Sounds simple but, to be honest, not something I thought I'd ever do. I really like to-do lists I can scrawl on and cross off and put big circles around. I like having something that's not on my screen and is always visible no matter what programs I have open. Something I can pick up and take to meetings, or take satisfaction from screwing up and throwing away. Despite this, I don't have any now and it's great.

I've been using the Tasks feature in Outlook as a replacement. I use the to-do bar which happily displays my currently incomplete tasks and my upcoming meetings next to my emails. Like the rest of the world it seems, I always have Outlook open somewhere and it's visible about 90% of the day (If anyone is wondering how on earth I manage to get anything else done, think 'two monitors' and all should become clear...) so my to-do list is still pretty much permanently and instantly accessible. Here's what I've found really useful about this:

  • I never have to rewrite my list. Being digital, items get added and removed and the list quite happily cycles over time. Big advantage: nothing gets lost in the process of moving to a new piece of paper.
  • Categories. I now have, effectively, two lists at once - one for things I need to do and one for things I am waiting for the client to get back to me about. One click moves items from one list to the other as necessary and I no longer forget which questions I asked in that email to so-and-so last week.
  • 'What did I do yesterday?' is easier to answer. Tasks completed on a particular day show up on that day in my Outlook calendar so I end up with all meetings and tasks in one place to refer to when I need to fill in a time sheet.
Although things do still slip through and get missed that's now usually a result of me not wanting to do them and coming up with some semi-plausible excuse to leave them 'for now' rather than me genuinely forgetting/losing that one critical thing. So I can happily blame it on my own stupidity :)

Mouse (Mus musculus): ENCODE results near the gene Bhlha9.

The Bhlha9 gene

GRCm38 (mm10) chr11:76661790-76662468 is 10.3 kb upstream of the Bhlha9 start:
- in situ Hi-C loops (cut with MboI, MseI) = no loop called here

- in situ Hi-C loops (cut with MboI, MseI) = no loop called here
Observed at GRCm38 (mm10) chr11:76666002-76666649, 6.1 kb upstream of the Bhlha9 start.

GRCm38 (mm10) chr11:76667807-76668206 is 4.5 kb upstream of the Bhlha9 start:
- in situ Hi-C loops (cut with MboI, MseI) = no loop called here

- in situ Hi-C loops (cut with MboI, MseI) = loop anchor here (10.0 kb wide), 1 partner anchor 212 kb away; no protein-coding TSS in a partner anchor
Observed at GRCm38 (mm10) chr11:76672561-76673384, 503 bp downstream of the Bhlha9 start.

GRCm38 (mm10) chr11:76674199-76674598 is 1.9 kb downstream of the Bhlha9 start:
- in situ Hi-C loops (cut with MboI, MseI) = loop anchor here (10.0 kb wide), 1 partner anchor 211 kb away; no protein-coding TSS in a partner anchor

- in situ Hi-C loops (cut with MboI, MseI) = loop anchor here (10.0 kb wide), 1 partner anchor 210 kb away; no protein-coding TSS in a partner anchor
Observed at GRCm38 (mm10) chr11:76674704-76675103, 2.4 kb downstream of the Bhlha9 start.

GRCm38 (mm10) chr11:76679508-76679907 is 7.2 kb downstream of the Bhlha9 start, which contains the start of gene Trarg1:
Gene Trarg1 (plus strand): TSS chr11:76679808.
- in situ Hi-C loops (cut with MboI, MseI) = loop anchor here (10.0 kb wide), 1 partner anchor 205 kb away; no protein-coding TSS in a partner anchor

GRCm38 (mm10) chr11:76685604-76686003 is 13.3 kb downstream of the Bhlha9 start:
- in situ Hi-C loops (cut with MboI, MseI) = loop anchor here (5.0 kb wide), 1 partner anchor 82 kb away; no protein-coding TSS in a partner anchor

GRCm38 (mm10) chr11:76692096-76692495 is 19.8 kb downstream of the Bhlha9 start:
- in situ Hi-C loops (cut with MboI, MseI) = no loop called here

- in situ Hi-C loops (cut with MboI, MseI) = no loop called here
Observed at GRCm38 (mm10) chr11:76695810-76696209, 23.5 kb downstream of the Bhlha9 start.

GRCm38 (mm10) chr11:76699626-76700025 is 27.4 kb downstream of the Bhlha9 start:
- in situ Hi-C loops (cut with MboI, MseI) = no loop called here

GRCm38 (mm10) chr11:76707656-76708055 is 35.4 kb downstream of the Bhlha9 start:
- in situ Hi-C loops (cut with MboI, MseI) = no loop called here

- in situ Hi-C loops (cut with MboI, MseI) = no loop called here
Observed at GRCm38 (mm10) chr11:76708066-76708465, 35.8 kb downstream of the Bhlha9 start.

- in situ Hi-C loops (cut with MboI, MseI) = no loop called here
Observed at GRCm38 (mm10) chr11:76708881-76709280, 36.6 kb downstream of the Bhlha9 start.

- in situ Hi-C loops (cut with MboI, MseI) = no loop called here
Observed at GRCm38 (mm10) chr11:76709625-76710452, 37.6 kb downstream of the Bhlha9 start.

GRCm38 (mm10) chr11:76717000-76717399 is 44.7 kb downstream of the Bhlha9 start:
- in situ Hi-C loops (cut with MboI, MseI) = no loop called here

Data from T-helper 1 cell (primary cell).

Otherwise I haven't made many changes. I still check emails as soon as they arrive, mostly because clients frequently send me meeting requests at short notice or urgent requests for something-or-other that need dealing with straight away. I think this is ok... since I don't have a audible alert for emails I do need to glance at Outlook to notice their arrival and if I'm doing something where a context switch would be harmful I'm generally engrossed enough not to look up.

So, there you are. Tip of the day: throw away your paper to-do lists and use something digital instead. It definitely doesn't have to be Outlook, it just needs to be something that lets you add and remove items with next to no effort and will be constantly visible.

In other news - I'm going to TechEd this year! Intergen sends a group every year as we help to run the Hands on Labs. Very excited and pleased to be one of those able to go. I wanted to go last year but felt too small and inexperienced to apply. Decided to apply this year despite being fairly sure of not being able to go due to project commitments so it was a very pleasant surprise :) So, if you're going to be at TechEd in Auckland come say hi - I'll be the girl in bright yellow camo pants...